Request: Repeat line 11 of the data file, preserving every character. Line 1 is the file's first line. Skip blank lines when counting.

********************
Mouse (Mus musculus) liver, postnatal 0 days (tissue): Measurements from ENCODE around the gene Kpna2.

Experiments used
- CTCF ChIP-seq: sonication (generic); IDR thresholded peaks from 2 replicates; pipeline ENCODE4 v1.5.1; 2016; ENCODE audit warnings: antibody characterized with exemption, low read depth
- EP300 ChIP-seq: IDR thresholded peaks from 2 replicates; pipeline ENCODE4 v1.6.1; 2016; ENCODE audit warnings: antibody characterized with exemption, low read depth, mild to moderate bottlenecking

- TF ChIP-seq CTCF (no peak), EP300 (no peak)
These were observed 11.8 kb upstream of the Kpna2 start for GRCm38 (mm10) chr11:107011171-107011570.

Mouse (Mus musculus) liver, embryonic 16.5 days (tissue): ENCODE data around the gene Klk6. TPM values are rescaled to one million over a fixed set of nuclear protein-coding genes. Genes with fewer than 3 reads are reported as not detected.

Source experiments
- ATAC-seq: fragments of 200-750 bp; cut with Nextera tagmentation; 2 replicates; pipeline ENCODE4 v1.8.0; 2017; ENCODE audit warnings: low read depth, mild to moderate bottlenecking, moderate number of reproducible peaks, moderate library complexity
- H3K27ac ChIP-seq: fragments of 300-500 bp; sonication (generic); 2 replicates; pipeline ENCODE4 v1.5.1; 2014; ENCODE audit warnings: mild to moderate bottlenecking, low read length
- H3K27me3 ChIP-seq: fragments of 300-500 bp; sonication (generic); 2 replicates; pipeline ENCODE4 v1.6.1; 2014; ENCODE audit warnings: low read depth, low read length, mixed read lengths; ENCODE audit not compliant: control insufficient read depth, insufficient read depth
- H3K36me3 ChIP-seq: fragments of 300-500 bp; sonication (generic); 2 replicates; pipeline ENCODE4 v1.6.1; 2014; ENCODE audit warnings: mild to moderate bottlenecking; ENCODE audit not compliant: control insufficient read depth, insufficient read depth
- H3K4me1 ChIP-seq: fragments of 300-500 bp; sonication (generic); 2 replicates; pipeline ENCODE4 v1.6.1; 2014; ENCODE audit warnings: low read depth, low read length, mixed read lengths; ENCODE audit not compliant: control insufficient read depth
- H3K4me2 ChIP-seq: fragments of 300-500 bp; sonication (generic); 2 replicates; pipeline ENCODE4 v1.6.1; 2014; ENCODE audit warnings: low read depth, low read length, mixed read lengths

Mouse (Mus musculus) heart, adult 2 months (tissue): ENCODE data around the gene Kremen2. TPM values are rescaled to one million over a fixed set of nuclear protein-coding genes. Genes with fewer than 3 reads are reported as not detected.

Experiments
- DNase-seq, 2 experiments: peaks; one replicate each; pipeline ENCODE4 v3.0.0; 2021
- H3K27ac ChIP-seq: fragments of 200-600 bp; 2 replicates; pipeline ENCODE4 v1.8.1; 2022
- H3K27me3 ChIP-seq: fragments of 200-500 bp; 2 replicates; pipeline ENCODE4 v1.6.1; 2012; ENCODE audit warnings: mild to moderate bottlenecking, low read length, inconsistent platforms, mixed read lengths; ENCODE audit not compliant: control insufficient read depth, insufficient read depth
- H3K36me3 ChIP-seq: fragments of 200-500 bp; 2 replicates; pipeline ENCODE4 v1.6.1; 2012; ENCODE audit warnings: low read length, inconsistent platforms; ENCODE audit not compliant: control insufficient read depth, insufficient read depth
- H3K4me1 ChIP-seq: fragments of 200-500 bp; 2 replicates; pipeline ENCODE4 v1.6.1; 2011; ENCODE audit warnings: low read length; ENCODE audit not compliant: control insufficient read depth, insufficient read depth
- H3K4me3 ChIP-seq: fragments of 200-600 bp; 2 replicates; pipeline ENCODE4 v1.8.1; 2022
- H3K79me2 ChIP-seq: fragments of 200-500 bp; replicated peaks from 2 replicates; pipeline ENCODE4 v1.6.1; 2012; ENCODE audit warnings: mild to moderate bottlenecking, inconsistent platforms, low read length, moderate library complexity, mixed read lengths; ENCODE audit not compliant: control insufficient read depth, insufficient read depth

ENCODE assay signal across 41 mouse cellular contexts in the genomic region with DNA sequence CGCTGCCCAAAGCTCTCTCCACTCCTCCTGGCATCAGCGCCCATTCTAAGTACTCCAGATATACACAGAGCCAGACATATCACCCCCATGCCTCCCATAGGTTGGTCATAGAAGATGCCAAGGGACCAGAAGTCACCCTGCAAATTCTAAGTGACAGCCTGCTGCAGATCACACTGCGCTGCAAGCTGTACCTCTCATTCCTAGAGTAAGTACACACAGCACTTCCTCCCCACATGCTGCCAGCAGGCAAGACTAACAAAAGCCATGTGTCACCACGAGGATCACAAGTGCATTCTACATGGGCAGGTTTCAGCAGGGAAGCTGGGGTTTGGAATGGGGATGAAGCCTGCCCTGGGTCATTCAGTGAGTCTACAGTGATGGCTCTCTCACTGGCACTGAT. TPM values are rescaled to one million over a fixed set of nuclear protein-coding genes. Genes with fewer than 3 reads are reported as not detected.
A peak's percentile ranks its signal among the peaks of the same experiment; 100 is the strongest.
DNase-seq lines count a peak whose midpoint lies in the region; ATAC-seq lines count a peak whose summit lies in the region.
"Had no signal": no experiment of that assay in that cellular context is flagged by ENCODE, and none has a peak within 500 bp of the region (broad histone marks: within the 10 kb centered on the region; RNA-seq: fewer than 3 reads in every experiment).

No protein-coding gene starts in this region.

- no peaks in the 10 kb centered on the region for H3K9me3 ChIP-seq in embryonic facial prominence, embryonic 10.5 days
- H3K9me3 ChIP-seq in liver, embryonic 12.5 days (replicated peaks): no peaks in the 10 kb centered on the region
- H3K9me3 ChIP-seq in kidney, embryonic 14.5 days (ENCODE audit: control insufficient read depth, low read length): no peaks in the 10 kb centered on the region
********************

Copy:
- H3K27me3 ChIP-seq: fragments of 300-500 bp; sonication (generic); 2 replicates; pipeline ENCODE4 v1.6.1; 2014; ENCODE audit warnings: low read depth, low read length, mixed read lengths; ENCODE audit not compliant: control insufficient read depth, insufficient read depth